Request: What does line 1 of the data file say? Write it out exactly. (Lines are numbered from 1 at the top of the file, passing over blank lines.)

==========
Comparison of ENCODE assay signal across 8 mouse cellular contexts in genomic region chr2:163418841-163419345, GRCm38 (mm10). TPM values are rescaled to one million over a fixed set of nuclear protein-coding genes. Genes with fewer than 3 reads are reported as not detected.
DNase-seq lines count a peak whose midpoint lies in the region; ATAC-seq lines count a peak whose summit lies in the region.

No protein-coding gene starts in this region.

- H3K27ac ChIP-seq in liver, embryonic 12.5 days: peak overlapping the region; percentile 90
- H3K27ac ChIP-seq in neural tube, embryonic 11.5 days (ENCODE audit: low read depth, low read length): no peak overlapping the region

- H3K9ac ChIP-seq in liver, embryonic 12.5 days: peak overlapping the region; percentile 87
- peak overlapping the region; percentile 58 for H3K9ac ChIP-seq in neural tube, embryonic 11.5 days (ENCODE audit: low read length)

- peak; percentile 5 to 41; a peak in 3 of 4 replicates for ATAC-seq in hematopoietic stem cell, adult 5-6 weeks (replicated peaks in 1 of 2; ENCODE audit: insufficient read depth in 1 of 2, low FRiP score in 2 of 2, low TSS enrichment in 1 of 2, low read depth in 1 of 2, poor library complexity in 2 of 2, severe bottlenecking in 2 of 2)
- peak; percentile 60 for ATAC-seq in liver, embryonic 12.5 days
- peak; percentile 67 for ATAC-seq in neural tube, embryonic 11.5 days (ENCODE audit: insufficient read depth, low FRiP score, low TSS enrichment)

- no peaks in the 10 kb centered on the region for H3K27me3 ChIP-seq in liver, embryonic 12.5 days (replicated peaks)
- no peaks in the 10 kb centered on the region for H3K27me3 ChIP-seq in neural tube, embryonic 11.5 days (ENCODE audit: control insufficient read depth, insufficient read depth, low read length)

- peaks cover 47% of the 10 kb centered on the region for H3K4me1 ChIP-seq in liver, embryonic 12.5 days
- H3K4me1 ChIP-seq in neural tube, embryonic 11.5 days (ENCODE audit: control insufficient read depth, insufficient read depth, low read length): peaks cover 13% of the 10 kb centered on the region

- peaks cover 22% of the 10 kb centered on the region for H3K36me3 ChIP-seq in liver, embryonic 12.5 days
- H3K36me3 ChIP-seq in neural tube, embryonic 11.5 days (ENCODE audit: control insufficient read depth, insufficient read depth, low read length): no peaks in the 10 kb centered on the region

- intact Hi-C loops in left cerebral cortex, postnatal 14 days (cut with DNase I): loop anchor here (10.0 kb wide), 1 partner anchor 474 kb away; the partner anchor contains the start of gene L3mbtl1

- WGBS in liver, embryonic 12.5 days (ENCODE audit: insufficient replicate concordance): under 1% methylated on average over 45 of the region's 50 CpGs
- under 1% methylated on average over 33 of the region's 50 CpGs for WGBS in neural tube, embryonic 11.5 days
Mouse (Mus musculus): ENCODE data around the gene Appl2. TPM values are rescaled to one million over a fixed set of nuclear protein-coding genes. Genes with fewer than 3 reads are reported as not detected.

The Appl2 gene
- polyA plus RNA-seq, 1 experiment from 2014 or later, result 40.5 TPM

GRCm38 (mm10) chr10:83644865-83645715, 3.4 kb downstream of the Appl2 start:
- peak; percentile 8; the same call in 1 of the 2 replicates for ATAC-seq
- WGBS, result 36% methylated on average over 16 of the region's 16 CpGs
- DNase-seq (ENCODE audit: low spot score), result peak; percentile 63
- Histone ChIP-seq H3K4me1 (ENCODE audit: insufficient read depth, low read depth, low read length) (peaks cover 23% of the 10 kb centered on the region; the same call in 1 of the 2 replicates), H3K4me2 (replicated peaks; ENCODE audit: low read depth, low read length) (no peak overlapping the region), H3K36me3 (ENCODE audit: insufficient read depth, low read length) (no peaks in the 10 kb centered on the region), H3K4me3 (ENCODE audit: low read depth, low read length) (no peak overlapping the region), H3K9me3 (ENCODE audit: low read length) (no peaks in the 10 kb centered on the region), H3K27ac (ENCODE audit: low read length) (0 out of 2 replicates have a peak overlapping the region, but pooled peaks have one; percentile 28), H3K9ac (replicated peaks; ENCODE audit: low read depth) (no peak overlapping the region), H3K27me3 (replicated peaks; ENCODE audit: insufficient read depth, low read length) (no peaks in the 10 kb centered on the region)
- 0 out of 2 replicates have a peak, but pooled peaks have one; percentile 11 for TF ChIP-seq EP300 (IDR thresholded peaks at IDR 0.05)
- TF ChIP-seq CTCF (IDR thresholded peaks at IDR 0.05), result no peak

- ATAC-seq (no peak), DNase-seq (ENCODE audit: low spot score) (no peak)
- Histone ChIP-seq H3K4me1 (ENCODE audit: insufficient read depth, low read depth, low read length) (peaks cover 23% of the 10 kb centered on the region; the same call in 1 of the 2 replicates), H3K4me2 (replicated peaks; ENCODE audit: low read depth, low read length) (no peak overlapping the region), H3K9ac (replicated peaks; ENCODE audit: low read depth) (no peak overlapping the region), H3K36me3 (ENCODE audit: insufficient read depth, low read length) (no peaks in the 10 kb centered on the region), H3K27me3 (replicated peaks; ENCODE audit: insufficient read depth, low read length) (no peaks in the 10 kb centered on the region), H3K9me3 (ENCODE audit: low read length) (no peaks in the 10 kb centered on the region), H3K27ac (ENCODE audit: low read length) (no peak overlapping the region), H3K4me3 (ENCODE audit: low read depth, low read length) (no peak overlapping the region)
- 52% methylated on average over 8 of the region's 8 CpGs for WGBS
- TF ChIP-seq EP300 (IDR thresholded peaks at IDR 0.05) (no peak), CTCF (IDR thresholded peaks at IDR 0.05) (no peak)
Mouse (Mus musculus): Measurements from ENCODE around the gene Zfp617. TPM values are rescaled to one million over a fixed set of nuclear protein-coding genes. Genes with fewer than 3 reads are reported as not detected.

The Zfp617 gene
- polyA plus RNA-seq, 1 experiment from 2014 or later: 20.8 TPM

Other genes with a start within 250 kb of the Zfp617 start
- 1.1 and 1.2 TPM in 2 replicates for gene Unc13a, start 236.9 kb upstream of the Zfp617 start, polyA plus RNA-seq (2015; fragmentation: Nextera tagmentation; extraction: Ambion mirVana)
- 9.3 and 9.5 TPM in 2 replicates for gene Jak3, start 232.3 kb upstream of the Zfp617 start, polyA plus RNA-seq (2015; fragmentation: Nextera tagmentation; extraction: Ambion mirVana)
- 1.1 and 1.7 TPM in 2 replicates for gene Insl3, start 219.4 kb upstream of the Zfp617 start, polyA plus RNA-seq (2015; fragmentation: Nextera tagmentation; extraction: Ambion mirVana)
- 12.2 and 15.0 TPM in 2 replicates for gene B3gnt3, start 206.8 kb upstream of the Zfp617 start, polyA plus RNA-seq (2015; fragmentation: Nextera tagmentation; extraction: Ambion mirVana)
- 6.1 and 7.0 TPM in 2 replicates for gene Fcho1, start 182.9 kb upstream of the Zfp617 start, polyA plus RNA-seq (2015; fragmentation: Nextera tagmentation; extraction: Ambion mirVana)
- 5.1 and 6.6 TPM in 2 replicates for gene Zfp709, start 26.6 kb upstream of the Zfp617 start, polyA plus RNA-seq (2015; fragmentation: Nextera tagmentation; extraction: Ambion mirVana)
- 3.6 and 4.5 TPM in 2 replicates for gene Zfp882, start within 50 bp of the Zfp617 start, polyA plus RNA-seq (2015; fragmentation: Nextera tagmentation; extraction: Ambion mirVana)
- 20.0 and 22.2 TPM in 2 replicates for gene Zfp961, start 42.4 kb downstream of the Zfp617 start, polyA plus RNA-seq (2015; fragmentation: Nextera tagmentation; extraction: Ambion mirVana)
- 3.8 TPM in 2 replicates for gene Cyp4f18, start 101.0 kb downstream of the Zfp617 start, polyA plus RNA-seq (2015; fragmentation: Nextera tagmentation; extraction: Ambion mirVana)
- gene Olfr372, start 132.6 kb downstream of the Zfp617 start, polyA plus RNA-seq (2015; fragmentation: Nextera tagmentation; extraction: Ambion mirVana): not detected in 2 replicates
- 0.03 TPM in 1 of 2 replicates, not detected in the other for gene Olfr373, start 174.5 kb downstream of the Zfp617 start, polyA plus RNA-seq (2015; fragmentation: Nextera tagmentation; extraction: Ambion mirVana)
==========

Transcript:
Comparison of ENCODE assay signal across 8 mouse cellular contexts in genomic region chr2:163418841-163419345, GRCm38 (mm10). TPM values are rescaled to one million over a fixed set of nuclear protein-coding genes. Genes with fewer than 3 reads are reported as not detected.